I challenge anyone to read through the policy documentation given by the OCED Guidelines for Multinational Enterprise.
Summing sixty-five pages and most recently revised on 25th May last year – the guidelines (themselves mostly complex jargon) represent a commitment made by OECD member states to abide by “sustainable” trading practices: trading encounters between states that progress sustainable development i.e. development that respects human rights and encourages social and human development as well as economic (OECD 2011).
Yet despite positive intent – policies that rely on the pretense that persuasive governance can influence business can never really have much political clout.
What power can policies, imposed by governments without stringent legislation truly hold over enterprises basically a law unto them selves? Yes, governments can ask, but ethics and human rights will always come second to profit and accumulation.
That is not to say that there are not businesses out there with a sense of what is right, but if business ethics is something important to brand image – it will not be government which has given rise to this situation.
And where, corporates are shirking responsibility (as is the case for most of ‘budget’ Britain), voluntary discussions have very little weight. Brands may deposit ‘Codes of Conduct’ in the offices of key suppliers – but these are just guidelines for audit and systematic assessment of ‘compliance’ – an outcome of necessity rather than any real commitment to realizing the aspirations of their productive dependents.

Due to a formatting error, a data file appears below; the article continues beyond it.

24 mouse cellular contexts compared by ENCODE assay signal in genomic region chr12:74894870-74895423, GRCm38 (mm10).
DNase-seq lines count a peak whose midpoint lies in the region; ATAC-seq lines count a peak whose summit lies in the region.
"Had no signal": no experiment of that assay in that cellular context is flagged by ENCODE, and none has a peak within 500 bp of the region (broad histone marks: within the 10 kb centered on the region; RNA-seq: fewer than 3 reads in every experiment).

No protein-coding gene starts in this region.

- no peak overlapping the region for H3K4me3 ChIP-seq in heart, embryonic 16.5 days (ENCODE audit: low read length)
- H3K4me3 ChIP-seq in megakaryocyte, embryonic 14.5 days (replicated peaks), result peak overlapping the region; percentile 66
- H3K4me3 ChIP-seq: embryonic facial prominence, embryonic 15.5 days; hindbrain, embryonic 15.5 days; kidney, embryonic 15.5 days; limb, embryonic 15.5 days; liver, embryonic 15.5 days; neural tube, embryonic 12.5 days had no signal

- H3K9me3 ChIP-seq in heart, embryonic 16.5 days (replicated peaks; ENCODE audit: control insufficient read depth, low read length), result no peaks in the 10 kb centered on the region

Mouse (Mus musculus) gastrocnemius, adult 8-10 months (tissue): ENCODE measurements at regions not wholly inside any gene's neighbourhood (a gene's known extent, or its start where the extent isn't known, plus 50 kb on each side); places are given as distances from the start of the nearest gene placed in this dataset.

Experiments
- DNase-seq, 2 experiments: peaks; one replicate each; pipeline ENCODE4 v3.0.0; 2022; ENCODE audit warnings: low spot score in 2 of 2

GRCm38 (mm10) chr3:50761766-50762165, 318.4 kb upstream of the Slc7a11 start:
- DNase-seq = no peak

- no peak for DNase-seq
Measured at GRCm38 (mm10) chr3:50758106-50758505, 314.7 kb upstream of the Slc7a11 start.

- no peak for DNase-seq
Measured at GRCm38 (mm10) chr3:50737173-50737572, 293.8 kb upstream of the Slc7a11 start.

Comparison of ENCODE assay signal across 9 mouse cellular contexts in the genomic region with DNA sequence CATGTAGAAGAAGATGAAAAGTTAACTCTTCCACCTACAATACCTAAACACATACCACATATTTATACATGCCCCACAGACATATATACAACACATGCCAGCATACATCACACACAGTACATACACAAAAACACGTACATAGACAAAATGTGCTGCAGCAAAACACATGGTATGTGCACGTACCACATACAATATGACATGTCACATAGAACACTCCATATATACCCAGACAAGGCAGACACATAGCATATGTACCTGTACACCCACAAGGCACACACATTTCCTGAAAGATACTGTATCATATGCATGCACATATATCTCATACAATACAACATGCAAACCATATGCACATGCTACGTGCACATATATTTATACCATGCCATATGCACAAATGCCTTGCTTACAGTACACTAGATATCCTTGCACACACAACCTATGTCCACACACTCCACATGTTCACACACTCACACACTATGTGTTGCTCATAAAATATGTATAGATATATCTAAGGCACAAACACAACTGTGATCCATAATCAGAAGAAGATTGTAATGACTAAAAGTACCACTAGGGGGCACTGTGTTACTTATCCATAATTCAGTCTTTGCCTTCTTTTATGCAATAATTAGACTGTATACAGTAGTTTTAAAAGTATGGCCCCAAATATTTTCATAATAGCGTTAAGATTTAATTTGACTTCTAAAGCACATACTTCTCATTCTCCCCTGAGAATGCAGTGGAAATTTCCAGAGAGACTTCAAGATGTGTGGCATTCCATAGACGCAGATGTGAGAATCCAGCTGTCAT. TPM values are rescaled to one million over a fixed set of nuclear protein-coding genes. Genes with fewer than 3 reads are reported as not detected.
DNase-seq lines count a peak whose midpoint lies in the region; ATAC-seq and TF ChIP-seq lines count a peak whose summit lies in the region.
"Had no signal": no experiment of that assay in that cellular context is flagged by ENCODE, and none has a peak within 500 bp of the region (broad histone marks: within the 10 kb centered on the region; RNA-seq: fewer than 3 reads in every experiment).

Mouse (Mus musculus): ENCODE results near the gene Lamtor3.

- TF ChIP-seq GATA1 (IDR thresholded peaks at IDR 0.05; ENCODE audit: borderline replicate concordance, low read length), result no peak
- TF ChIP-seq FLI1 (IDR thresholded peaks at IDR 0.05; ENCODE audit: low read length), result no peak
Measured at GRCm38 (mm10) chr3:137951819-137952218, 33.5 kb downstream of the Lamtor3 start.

Other activities, which may increase labour production costs, are discouraged. While no brand or factory enterprise would admit to curbing trade union activity – worker sensibilities are taken advantage of and workers are not made aware of their rights.
At the end of the day the decision to undertake an investment opportunity is the outcome of the drive to accumulate profit. That local economies may benefit from investment is not the motivation but an attributed outcome. The idea, as pitched by the OECD that companies can balance trade with altruism is absurd, the main reason for inward investment by a corporate is to take advantage of prevailing economic conditions.
Furthermore, when push comes to shove, the OECD actually discourages policies powerful enough to indicate any real commitment to improving livelihoods. Political activity is discouraged; as is anything which may disrupt national comparative advantage. And when your national comparative advantage is low wages, this is a problem.
Therefore the guidelines represent nothing but rhetoric – nicely worded idealisms, providing little space for real improvements or contingent pressure. And without real pressure, suppliers, developing country governments and the lesser-concerned businesses will continue to take advantage of low wage labour.
Therefore if sustainable development depends on decent work, and decent work depends on decent wages, then the positive premise of the OECD guidelines can never be achieved.